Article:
I promise you that the majority of us are neither of the above. When you make a parenting decision, you often feel like the decision has been made for you and there was actually no choice at all.
There are very few circumstances under which a woman cannot breastfeed. This is not to undermine those who genuinely can’t , but they are in a very small minority. There was absolutely no decision to be made for me, if I could, I would. I didn’t feel like this was a decision that I made and it certainly wasn’t in silo. It was about my whole outlook on the point of procreation- and it was just always going to be that way. Luckily once he worked it out, R felt the same and his complete bottle refusal showed me that he wanted to be breastfed. Even if for any reason I wanted to wean now, I wouldn’t have the first idea about how to go about it and R would be none too pleased about it all. It’s an even better reason to keep feeding him.
And this is what makes things hard. R is not a sleeper. And some breastfed babies are, some aren’t. Babies are made to wake every 90 minutes or so. Some can settle themselves back to sleep and some can’t. Sometimes this is beyond challenging. During my week of solo parenting R decided on the last night that he didn’t fancy going to sleep. I was exhausted having been up and out to buggy fit in the morning then out to a friends in the afternoon and it was day five of solo parenting. It took me two hours and two different beds to get him down. He woke after fifteen minutes. He then took another hour to settle again and that time slept for just thirty minutes. After about 2 1/2 hours I started to slowly crumble. This isn’t related to breastfeeding specifically but the style of more natural /attachment parenting that we have fallen into through our beliefs and Outlook.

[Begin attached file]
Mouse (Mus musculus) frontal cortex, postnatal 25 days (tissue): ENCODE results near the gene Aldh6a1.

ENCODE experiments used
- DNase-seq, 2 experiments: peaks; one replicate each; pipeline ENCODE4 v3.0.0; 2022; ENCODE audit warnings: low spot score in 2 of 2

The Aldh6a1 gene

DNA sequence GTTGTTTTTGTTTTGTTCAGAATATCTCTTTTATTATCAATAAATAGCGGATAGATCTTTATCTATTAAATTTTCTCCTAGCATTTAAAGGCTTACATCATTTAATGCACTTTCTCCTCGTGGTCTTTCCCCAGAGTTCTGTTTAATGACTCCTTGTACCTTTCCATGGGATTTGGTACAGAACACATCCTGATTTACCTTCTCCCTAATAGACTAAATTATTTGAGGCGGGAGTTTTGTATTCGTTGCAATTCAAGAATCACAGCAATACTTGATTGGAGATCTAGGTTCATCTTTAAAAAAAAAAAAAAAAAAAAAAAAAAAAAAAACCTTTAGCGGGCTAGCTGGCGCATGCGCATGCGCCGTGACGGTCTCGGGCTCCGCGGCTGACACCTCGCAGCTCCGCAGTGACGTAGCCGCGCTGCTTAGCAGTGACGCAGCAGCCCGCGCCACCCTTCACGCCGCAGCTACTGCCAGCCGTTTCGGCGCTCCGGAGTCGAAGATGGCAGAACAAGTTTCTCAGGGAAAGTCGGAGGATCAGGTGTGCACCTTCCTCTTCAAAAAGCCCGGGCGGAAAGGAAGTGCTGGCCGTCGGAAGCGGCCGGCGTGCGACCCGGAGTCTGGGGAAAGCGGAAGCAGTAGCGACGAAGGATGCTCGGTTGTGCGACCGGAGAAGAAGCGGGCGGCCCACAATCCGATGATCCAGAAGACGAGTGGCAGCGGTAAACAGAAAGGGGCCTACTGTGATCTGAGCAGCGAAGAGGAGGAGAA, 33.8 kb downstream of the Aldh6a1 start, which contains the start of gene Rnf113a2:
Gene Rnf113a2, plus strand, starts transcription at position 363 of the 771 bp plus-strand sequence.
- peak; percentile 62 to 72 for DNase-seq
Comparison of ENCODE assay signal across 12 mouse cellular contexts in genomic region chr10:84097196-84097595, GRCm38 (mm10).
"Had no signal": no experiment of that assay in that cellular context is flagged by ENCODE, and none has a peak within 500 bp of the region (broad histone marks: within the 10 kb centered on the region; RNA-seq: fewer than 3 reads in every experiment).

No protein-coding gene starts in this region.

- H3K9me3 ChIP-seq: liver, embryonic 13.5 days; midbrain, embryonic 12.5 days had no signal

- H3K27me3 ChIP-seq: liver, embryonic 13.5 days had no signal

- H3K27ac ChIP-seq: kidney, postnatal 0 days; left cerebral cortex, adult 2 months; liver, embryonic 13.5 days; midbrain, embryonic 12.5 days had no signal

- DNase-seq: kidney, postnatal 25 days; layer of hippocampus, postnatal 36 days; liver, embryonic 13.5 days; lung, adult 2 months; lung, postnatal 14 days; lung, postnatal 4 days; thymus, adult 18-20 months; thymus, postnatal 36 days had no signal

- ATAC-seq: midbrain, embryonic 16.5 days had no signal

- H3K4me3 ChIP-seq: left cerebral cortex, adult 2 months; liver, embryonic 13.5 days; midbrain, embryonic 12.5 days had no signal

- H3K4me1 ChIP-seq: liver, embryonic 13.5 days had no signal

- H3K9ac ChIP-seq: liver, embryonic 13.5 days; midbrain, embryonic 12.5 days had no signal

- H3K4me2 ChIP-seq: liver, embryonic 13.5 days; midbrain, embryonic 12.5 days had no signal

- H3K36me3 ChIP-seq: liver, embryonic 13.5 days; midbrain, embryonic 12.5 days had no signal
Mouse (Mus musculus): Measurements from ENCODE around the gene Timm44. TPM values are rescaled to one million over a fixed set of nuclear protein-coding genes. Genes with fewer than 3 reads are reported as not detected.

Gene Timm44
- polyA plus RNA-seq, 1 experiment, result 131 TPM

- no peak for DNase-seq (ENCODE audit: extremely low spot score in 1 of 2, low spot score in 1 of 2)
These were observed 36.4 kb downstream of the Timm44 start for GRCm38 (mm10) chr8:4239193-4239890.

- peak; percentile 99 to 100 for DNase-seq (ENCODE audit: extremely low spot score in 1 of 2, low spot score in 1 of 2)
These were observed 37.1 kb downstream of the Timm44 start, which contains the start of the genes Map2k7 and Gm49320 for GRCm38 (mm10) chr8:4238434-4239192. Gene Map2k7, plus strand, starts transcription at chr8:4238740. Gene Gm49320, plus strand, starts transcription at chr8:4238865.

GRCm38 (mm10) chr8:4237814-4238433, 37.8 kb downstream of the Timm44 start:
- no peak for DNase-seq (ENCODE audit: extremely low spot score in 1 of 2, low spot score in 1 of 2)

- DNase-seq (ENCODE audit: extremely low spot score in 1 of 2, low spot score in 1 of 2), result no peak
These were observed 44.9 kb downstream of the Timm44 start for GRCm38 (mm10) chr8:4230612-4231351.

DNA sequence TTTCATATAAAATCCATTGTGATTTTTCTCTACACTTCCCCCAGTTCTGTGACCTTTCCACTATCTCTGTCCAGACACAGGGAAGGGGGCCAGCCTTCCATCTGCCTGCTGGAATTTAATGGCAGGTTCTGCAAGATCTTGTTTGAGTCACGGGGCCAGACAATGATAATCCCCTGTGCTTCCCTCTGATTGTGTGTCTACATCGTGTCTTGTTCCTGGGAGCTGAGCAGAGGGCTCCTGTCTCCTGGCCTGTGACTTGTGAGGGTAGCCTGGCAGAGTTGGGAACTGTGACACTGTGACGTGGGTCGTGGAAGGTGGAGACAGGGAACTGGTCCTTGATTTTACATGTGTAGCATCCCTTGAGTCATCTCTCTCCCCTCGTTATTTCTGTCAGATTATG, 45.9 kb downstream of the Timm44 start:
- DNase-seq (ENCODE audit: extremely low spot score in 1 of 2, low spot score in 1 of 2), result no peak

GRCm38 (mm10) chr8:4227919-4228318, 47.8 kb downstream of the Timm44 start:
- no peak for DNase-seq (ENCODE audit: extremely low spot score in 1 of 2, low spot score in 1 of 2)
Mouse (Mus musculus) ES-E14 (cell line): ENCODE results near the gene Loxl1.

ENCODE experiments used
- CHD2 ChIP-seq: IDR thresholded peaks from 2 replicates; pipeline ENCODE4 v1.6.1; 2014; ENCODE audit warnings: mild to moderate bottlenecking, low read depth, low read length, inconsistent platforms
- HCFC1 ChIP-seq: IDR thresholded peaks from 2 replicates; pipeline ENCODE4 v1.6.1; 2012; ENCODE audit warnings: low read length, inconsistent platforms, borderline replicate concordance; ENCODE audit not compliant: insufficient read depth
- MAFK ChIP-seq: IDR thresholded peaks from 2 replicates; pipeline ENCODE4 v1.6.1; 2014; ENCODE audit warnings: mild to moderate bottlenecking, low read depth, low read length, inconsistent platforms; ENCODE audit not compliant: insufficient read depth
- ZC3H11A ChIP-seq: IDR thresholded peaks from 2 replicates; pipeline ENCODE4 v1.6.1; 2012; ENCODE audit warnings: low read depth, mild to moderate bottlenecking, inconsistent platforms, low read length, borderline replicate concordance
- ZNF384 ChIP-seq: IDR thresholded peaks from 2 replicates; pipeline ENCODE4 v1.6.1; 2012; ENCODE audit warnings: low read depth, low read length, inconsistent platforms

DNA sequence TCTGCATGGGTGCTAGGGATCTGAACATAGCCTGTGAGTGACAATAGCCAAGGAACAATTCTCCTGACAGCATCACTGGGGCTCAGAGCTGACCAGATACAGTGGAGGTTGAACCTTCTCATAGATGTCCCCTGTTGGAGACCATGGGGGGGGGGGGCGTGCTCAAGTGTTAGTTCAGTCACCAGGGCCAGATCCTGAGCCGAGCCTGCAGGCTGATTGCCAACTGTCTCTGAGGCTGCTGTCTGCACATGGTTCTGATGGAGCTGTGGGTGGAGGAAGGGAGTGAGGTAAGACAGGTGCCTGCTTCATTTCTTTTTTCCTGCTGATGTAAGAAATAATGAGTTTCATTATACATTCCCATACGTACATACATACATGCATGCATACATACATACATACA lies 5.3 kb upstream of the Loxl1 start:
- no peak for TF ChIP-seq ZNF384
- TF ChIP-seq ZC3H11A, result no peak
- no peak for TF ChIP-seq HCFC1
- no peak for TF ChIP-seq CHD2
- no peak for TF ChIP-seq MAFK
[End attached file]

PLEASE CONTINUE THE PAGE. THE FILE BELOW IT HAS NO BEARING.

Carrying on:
Toddler refusingto sleep, Husband about to board a plane hundreds of miles away and all I felt was that I was trapped and unable to express honestly how I was feeling to anyone. When it feels (from comments made like “you spoil him” or “you need to put him in his own bed otherwise you’ll never get him out” etc) everyone seems to view you as a soft idiot who should be shutting the door on your screaming baby to try to”fix” him, it’s hard to find solidarity. Luckily someone posted about a similar problem on the Facebook breastfeeding group that I’m on and I felt able to share there and the lovely comments and support I received there was invaluable that night, another night feeling in a pit of despair.
What to say? Never assume you know how someone else is thinking or that you know what you’d do in their shoes. Women who have had around 4hrs sleep a night for a year plus don’t tend to handle thoughtless comments well. Don’t underestimate how far a nice comment can go when it’s needed.